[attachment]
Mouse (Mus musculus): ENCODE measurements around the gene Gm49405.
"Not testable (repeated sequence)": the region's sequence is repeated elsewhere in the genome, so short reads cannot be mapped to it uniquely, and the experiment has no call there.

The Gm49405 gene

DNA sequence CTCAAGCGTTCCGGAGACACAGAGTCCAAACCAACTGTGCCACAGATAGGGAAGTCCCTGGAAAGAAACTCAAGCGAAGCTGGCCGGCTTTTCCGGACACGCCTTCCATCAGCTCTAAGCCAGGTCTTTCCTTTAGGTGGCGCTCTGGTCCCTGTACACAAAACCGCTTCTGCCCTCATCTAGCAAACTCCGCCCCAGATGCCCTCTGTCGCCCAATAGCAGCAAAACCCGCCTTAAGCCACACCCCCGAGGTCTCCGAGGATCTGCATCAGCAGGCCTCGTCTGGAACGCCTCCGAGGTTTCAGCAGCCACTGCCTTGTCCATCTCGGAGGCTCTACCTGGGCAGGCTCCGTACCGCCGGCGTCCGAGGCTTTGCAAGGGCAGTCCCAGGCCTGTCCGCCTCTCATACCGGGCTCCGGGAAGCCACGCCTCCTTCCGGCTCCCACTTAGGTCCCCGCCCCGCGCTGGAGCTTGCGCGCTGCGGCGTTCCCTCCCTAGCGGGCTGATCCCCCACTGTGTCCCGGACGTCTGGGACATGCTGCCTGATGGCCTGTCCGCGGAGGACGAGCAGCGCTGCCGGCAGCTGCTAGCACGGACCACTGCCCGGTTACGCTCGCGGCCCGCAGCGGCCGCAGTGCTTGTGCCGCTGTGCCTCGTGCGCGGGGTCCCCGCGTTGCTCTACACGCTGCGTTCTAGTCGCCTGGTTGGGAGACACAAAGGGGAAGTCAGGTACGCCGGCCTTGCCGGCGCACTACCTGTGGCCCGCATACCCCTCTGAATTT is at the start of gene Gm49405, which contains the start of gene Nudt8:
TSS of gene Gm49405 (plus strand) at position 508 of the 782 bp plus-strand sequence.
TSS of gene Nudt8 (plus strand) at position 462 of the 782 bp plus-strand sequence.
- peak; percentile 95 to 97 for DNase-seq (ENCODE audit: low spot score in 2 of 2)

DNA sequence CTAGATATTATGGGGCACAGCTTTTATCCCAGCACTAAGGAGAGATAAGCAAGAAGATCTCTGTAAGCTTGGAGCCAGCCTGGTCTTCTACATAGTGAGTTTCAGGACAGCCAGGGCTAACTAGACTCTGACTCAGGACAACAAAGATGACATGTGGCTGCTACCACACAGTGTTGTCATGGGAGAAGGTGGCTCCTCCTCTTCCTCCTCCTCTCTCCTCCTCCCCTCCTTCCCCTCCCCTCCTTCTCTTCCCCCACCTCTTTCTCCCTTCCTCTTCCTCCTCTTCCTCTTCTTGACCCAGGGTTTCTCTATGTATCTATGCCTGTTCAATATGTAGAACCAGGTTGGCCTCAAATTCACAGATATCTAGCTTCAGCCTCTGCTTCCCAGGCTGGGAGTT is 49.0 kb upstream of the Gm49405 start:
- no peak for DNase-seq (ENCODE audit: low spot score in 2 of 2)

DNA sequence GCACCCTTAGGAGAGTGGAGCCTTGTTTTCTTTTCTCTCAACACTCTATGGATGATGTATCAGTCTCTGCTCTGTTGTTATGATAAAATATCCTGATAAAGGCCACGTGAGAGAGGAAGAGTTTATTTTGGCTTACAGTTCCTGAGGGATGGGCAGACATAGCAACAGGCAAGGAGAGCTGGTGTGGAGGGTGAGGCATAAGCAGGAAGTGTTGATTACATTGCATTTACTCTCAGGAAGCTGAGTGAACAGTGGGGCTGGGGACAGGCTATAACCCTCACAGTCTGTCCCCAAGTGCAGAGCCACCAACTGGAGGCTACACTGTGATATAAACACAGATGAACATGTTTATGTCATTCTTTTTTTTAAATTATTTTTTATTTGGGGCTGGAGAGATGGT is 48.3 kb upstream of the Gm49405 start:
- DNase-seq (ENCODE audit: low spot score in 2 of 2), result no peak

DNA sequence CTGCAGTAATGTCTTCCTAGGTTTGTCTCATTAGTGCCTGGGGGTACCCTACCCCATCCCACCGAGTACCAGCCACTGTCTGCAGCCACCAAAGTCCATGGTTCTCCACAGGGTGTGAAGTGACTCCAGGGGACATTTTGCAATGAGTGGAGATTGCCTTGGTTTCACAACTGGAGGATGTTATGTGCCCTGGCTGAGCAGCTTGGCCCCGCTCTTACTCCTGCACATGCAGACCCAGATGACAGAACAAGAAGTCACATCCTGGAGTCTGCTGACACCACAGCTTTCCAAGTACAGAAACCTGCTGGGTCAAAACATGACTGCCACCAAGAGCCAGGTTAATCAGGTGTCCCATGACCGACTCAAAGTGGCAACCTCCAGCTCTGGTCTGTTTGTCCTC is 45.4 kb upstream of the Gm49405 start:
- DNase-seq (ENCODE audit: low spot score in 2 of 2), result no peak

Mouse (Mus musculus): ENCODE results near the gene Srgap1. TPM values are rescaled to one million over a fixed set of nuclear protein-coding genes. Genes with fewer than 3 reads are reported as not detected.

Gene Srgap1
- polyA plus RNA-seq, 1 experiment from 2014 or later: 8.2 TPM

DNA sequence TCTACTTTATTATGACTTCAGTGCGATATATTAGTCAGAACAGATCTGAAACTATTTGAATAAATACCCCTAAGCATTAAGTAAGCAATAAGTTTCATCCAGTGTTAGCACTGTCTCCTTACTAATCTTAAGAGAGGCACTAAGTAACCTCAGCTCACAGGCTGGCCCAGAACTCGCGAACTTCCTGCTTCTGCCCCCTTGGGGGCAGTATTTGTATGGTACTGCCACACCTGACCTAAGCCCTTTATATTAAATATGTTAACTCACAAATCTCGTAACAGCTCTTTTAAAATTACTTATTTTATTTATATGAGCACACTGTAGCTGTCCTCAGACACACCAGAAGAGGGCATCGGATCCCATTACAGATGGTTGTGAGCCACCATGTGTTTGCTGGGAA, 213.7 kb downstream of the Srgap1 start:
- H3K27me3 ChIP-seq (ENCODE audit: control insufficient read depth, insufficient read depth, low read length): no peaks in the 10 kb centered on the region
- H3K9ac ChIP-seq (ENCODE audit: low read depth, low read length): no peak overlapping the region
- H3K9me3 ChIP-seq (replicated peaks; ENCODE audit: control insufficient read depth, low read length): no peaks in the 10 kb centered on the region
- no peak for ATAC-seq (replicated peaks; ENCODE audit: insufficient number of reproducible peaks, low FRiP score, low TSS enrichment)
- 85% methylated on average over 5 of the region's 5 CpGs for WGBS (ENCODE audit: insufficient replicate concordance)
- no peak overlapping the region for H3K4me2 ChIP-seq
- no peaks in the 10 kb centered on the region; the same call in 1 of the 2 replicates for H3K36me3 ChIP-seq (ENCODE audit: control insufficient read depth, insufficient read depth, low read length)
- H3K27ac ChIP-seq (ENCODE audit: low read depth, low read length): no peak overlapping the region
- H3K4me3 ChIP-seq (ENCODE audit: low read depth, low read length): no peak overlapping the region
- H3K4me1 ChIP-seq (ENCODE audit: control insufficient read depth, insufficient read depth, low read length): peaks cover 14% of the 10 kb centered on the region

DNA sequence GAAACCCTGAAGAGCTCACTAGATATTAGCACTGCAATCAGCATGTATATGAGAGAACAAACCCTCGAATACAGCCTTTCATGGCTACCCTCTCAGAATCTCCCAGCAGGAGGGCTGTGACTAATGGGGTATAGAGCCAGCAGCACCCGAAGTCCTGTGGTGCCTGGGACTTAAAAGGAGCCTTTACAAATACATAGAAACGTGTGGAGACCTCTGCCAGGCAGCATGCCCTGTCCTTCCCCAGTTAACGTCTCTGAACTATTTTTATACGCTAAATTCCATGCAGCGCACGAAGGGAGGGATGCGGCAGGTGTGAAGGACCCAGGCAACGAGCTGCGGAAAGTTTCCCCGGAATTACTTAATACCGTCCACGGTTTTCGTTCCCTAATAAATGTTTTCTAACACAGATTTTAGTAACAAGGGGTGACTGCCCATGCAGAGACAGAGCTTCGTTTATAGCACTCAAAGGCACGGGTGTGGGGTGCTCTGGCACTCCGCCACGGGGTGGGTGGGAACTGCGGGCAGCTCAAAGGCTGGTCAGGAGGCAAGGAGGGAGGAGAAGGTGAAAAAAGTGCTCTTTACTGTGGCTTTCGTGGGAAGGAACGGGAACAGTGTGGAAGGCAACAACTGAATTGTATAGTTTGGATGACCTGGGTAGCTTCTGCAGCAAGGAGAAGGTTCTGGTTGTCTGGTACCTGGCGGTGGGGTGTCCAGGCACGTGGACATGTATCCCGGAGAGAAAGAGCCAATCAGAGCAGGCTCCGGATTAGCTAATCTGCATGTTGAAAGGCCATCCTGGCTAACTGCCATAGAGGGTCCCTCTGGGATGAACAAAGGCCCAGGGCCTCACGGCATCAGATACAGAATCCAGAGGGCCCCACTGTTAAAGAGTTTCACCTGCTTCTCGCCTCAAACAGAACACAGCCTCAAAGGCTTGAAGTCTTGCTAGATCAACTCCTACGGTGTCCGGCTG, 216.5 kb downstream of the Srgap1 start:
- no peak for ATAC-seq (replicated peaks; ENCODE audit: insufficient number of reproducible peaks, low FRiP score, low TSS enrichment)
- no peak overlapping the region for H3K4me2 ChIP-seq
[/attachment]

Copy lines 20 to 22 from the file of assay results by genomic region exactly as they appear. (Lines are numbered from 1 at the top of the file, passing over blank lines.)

- H3K9me3 ChIP-seq (replicated peaks; ENCODE audit: control insufficient read depth, low read length): no peaks in the 10 kb centered on the region
- no peak for ATAC-seq (replicated peaks; ENCODE audit: insufficient number of reproducible peaks, low FRiP score, low TSS enrichment)
- 85% methylated on average over 5 of the region's 5 CpGs for WGBS (ENCODE audit: insufficient replicate concordance)